Aasta Hansteen Subsea and Marine Contracts Awarded
Statoil and its partners have awarded several subsea pipeline and marine installation contracts for the Aasta Hansteen field in the Norwegian Sea.
The contracts will provide ripple effects in northern Norway. The total contract value is estimated at NOK 2.3 billion.
The Aasta Hansteen field development represents a number of firsts on the Norwegian continental shelf (NCS) in terms of water depth and technological solutions.
"Aasta Hansteen will contribute significantly to Statoil's equity production when the field is on stream. This field will be the first deepwater development in the Norwegian Sea and will also open for tie-in of existing and new discoveries," says Ivar Aasheim, Statoil's head of field development on the NCS.
"With these contract awards we will also see the first steel catenary risers and the installation of mechanically lined pipe by reeling in the Norwegian Sea."
This work will be performed by Subsea 7, who has been awarded contracts worth an estimated NOK 2.2 billion for the subsea lines and marine operations - including floating production storage and offloading (FPSO) unit tow to field and mooring.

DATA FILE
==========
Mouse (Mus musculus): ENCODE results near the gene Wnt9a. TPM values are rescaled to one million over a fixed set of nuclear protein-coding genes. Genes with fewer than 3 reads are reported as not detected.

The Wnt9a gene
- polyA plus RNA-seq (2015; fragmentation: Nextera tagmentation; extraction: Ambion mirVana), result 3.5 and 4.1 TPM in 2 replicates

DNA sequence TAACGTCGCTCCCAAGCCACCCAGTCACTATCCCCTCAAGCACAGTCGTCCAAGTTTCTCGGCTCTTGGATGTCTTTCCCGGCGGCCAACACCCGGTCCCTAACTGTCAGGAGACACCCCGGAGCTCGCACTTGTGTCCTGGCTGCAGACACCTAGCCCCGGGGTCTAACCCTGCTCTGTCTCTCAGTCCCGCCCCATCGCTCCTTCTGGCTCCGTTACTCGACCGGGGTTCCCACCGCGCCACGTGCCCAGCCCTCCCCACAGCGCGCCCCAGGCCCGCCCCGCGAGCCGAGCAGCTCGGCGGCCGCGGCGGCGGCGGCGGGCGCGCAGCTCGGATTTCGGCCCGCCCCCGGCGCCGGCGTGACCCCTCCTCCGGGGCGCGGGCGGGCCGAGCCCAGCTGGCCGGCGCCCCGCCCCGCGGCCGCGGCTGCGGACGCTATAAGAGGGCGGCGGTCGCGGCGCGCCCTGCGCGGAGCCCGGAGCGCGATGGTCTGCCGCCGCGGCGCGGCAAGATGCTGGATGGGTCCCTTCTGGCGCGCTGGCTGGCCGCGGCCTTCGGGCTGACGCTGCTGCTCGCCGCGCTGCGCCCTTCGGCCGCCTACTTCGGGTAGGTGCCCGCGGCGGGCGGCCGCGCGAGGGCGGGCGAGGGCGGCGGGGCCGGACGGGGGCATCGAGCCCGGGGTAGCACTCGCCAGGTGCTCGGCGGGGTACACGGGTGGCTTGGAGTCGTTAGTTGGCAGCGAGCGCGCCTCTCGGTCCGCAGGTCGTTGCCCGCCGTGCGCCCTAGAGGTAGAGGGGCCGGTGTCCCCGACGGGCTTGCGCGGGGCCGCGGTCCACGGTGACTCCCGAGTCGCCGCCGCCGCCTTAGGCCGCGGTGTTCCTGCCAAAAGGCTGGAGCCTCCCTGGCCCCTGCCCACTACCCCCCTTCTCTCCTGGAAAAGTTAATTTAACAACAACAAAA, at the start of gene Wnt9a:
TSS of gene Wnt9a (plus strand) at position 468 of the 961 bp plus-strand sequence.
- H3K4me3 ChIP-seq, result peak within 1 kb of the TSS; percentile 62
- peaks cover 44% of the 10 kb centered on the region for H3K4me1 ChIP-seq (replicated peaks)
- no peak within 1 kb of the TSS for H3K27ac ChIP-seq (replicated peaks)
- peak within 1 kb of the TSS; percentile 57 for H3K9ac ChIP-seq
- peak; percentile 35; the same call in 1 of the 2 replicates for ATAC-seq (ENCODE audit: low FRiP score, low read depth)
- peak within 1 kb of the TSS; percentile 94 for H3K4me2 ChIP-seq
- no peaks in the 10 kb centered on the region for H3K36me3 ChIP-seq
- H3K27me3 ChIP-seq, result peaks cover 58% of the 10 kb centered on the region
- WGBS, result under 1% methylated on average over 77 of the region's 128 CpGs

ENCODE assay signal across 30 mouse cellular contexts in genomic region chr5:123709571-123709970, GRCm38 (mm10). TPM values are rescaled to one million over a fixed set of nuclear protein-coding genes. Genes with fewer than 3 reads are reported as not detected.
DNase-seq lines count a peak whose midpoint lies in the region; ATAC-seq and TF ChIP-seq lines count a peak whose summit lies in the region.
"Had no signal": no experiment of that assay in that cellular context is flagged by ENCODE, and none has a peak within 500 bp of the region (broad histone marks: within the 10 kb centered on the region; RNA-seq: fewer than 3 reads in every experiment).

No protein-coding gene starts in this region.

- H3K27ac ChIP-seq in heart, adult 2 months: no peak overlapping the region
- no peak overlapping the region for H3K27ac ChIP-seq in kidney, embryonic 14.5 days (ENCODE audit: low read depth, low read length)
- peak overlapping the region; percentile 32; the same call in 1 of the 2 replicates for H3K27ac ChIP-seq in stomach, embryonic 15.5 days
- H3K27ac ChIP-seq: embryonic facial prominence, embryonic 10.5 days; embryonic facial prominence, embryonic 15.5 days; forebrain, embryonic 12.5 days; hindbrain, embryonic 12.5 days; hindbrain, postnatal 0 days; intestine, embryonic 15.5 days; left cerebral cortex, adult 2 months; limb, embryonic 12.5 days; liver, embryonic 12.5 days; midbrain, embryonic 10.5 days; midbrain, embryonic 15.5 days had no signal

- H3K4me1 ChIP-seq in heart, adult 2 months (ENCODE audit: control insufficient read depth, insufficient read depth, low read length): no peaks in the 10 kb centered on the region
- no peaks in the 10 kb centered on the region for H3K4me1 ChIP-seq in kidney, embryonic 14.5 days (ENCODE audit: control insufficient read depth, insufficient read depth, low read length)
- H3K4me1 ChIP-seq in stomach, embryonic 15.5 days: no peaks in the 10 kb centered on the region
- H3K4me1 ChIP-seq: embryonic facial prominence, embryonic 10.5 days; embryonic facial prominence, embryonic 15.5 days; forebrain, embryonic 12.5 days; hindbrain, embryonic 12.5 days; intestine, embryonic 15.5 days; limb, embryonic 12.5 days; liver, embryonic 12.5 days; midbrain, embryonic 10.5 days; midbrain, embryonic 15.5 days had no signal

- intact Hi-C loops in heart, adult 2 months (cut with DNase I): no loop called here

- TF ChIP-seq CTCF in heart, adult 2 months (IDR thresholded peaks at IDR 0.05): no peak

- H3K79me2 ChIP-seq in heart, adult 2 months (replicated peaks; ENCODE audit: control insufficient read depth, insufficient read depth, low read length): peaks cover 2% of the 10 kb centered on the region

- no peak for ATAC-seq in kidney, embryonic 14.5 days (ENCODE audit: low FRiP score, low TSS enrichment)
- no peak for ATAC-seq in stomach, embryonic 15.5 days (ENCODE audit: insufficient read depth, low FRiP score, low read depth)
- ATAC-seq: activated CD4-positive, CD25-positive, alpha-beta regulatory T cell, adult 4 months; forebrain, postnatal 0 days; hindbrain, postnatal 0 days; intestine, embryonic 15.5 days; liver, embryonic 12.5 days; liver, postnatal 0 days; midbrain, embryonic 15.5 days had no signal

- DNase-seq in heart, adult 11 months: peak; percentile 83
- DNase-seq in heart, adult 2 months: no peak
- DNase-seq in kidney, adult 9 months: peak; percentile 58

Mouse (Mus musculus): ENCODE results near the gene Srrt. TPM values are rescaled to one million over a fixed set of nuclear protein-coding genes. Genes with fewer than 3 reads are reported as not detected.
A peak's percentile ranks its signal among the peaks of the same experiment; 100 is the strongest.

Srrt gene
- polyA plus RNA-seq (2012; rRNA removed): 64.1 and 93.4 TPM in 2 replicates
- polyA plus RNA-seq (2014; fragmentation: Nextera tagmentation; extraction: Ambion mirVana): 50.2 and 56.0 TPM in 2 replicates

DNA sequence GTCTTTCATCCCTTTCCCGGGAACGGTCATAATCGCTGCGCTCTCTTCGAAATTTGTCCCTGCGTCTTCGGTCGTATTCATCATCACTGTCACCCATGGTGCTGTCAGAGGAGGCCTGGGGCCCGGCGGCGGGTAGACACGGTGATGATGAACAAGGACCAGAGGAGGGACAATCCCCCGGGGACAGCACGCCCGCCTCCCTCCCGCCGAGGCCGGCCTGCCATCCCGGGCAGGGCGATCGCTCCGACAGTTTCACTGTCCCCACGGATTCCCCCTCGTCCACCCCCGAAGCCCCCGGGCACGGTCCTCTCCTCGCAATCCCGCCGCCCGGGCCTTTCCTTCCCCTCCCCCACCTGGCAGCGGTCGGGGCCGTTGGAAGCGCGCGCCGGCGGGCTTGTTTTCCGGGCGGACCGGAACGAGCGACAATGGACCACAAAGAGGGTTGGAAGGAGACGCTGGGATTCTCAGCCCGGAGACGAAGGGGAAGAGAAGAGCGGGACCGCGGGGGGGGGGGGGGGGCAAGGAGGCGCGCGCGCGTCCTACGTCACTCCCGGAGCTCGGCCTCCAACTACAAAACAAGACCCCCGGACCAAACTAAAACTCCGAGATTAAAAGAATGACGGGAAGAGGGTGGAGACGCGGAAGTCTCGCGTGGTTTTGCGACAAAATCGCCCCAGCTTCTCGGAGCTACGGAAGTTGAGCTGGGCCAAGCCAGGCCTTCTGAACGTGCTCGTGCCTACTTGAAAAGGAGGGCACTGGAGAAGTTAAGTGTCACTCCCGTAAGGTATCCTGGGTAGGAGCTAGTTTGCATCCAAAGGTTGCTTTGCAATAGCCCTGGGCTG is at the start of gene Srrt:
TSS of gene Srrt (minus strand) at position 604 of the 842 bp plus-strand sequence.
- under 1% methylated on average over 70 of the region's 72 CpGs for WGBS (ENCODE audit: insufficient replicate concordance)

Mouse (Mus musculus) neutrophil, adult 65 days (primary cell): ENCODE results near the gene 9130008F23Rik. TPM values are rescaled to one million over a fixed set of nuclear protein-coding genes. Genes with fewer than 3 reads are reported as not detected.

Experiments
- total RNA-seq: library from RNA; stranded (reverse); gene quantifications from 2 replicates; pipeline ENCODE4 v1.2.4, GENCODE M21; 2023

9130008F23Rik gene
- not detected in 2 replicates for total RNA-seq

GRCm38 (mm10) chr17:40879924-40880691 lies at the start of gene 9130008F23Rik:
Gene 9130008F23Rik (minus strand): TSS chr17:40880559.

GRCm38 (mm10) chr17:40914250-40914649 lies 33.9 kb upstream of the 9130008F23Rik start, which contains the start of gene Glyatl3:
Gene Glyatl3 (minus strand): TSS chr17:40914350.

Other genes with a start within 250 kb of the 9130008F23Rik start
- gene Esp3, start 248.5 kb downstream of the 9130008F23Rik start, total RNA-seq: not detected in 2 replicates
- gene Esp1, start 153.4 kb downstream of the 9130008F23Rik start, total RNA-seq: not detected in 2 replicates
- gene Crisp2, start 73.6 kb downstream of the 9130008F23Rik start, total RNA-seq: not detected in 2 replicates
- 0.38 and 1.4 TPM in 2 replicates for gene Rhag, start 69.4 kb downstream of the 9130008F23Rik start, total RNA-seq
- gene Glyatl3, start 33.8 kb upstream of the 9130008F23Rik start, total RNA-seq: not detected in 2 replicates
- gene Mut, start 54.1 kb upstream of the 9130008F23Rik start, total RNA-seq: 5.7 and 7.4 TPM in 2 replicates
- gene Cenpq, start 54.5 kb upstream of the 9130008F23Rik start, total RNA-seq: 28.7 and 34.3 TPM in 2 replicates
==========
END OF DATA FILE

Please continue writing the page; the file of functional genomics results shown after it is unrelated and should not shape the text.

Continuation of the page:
This includes the engineering, procurement, commissioning and installations (EPCI) of flowlines and steel catenary risers, and procurement of line pipe for the flowline part of the EPCI contract.
Subsea 7 is planning to establish a permanent presence in northern Norway due to this contract award. They also plan to utilise local suppliers from northern Norway. The complex pipeline production activity for the steel catenary risers and flowlines will take place at Subsea 7's spoolbase at Vigra, Norway.
Deep Ocean has been awarded contract for supply and installation of the 140-kilometre fiber-optic cable connecting the Aasta Hansteen field to the existing infrastructure near Norne. This is also an EPCI contract worth an estimated NOK 165 million. Deep Ocean will also consider using local suppliers in northern Norway for their services under this contract.
"We are pleased to have secured capacity with these experienced subsea contractors," says Jon Arnt Jacobsen, Statoil's chief procurement officer.
"As we have said earlier the development of Aasta Hansteen may generate substantial ripple effects in the north. We are pleased to see that contracts with Statoil lead to establishments in northern Norway and utilisation of local suppliers. Most ripple effects, however, will take place in the operations phase, when the field is on stream."
The contracts are call-offs on framework agreements for pipe-laying and subsea installations. The assignments will commence immediately, with installation seasons in 2014, 2015 and 2016. Completion is scheduled for the fourth quarter of 2016.
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